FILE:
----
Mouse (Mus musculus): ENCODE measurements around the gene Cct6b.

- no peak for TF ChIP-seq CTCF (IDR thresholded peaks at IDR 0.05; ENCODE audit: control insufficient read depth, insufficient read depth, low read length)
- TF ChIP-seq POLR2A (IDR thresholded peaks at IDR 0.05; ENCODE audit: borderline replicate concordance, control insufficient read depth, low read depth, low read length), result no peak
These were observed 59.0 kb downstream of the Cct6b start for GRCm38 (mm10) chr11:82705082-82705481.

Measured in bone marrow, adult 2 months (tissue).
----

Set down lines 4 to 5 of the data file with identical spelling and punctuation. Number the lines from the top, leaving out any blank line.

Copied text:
These were observed 59.0 kb downstream of the Cct6b start for GRCm38 (mm10) chr11:82705082-82705481.

Measured in bone marrow, adult 2 months (tissue).